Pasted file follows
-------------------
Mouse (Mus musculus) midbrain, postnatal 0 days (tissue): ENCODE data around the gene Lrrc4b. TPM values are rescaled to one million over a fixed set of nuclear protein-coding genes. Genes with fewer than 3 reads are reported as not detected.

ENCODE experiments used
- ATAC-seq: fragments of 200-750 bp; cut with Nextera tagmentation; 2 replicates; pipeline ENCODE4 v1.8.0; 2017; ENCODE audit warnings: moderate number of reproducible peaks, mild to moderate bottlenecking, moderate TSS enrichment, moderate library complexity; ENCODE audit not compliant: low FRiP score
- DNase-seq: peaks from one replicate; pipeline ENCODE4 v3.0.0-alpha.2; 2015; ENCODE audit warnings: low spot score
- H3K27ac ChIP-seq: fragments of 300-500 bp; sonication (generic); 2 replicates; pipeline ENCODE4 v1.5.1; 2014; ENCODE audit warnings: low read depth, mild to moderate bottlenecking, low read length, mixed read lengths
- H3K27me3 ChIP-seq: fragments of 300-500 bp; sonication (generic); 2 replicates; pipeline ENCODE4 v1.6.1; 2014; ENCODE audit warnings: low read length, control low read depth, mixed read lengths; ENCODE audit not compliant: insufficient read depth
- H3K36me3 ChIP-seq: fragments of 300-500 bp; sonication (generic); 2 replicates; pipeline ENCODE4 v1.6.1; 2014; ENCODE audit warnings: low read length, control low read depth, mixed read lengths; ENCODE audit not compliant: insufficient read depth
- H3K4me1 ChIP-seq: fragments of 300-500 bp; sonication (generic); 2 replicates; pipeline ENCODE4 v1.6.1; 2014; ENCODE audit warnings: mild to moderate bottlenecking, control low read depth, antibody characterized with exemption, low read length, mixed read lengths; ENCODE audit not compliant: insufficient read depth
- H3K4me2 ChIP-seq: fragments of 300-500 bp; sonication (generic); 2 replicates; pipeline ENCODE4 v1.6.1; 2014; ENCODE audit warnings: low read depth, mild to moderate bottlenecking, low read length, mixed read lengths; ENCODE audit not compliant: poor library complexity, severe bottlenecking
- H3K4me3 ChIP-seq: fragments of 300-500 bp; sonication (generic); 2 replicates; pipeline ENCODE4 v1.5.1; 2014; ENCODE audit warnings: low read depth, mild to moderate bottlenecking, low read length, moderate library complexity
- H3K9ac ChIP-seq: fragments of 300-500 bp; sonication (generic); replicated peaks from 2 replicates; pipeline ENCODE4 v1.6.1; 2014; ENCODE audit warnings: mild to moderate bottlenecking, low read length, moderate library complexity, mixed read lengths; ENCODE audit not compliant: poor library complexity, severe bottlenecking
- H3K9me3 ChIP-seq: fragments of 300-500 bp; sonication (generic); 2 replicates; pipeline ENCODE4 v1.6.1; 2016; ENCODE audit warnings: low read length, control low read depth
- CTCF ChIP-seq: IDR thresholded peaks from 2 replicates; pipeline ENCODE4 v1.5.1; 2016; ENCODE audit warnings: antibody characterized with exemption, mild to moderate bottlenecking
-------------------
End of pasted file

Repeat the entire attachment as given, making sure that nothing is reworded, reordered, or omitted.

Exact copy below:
Mouse (Mus musculus) midbrain, postnatal 0 days (tissue): ENCODE data around the gene Lrrc4b. TPM values are rescaled to one million over a fixed set of nuclear protein-coding genes. Genes with fewer than 3 reads are reported as not detected.

ENCODE experiments used
- ATAC-seq: fragments of 200-750 bp; cut with Nextera tagmentation; 2 replicates; pipeline ENCODE4 v1.8.0; 2017; ENCODE audit warnings: moderate number of reproducible peaks, mild to moderate bottlenecking, moderate TSS enrichment, moderate library complexity; ENCODE audit not compliant: low FRiP score
- DNase-seq: peaks from one replicate; pipeline ENCODE4 v3.0.0-alpha.2; 2015; ENCODE audit warnings: low spot score
- H3K27ac ChIP-seq: fragments of 300-500 bp; sonication (generic); 2 replicates; pipeline ENCODE4 v1.5.1; 2014; ENCODE audit warnings: low read depth, mild to moderate bottlenecking, low read length, mixed read lengths
- H3K27me3 ChIP-seq: fragments of 300-500 bp; sonication (generic); 2 replicates; pipeline ENCODE4 v1.6.1; 2014; ENCODE audit warnings: low read length, control low read depth, mixed read lengths; ENCODE audit not compliant: insufficient read depth
- H3K36me3 ChIP-seq: fragments of 300-500 bp; sonication (generic); 2 replicates; pipeline ENCODE4 v1.6.1; 2014; ENCODE audit warnings: low read length, control low read depth, mixed read lengths; ENCODE audit not compliant: insufficient read depth
- H3K4me1 ChIP-seq: fragments of 300-500 bp; sonication (generic); 2 replicates; pipeline ENCODE4 v1.6.1; 2014; ENCODE audit warnings: mild to moderate bottlenecking, control low read depth, antibody characterized with exemption, low read length, mixed read lengths; ENCODE audit not compliant: insufficient read depth
- H3K4me2 ChIP-seq: fragments of 300-500 bp; sonication (generic); 2 replicates; pipeline ENCODE4 v1.6.1; 2014; ENCODE audit warnings: low read depth, mild to moderate bottlenecking, low read length, mixed read lengths; ENCODE audit not compliant: poor library complexity, severe bottlenecking
- H3K4me3 ChIP-seq: fragments of 300-500 bp; sonication (generic); 2 replicates; pipeline ENCODE4 v1.5.1; 2014; ENCODE audit warnings: low read depth, mild to moderate bottlenecking, low read length, moderate library complexity
- H3K9ac ChIP-seq: fragments of 300-500 bp; sonication (generic); replicated peaks from 2 replicates; pipeline ENCODE4 v1.6.1; 2014; ENCODE audit warnings: mild to moderate bottlenecking, low read length, moderate library complexity, mixed read lengths; ENCODE audit not compliant: poor library complexity, severe bottlenecking
- H3K9me3 ChIP-seq: fragments of 300-500 bp; sonication (generic); 2 replicates; pipeline ENCODE4 v1.6.1; 2016; ENCODE audit warnings: low read length, control low read depth
- CTCF ChIP-seq: IDR thresholded peaks from 2 replicates; pipeline ENCODE4 v1.5.1; 2016; ENCODE audit warnings: antibody characterized with exemption, mild to moderate bottlenecking